there are a great many Tories in your country, and I see that the rich families still cling to the king's government."
"Yes; and thus it happens," he replied, with a smile, "that though our Republic has only been in existence some ten years, there are already two distinct tendencies—the one democratic, the other aristocratic. In Europe they always speak of the American Revolution, but our separation from the mother country cannot be called a revolution. There have been no changes in the laws, no one's interests have been interfered with, everyone remains in his place, and all that is altered is that the seat of government is changed. Real equality exists amongst us at present, but there is a remarkable difference of manners between the inhabitants of the Northern and Southern States. The negro is free at Philadelphia, but he is a slave in Virginia and Carolina. Large fortunes are made in the Southern States, because the country is rich in productions; but it is not the same in the Northern States."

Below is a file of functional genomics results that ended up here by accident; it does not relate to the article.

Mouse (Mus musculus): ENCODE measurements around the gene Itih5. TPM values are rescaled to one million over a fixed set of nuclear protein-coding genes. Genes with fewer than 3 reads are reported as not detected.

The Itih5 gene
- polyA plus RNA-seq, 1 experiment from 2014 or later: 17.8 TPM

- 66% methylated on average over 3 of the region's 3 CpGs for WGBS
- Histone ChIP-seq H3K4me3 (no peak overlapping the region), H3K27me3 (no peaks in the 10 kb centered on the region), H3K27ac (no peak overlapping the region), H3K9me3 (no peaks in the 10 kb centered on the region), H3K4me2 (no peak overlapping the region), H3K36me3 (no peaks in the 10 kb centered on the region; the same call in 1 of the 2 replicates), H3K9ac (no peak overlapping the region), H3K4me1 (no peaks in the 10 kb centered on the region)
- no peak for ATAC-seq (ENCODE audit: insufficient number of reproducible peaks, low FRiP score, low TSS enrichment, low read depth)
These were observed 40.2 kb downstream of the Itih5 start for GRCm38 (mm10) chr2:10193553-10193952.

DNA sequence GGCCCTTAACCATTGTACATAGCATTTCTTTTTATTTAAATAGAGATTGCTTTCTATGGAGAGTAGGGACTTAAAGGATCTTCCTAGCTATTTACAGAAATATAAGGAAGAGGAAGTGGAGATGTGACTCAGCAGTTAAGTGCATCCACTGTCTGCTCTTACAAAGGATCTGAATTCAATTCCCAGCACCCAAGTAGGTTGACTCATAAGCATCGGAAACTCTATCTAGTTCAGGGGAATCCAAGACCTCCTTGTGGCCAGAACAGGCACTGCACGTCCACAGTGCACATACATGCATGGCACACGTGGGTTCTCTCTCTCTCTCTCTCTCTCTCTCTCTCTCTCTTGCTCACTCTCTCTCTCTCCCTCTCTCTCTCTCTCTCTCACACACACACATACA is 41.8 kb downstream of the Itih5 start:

"Yes," I said, "those who claim to